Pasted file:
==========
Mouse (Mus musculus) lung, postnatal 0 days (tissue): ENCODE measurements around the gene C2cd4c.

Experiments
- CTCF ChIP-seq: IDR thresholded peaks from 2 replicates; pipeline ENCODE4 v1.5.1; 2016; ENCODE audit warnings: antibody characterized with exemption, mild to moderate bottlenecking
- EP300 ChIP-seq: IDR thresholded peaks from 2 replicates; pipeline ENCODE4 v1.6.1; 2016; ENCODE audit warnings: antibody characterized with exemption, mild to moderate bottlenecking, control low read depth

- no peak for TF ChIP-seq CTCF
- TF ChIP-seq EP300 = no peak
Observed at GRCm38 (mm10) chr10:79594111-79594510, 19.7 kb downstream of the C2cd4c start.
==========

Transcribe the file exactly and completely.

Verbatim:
Mouse (Mus musculus) lung, postnatal 0 days (tissue): ENCODE measurements around the gene C2cd4c.

Experiments
- CTCF ChIP-seq: IDR thresholded peaks from 2 replicates; pipeline ENCODE4 v1.5.1; 2016; ENCODE audit warnings: antibody characterized with exemption, mild to moderate bottlenecking
- EP300 ChIP-seq: IDR thresholded peaks from 2 replicates; pipeline ENCODE4 v1.6.1; 2016; ENCODE audit warnings: antibody characterized with exemption, mild to moderate bottlenecking, control low read depth

- no peak for TF ChIP-seq CTCF
- TF ChIP-seq EP300 = no peak
Observed at GRCm38 (mm10) chr10:79594111-79594510, 19.7 kb downstream of the C2cd4c start.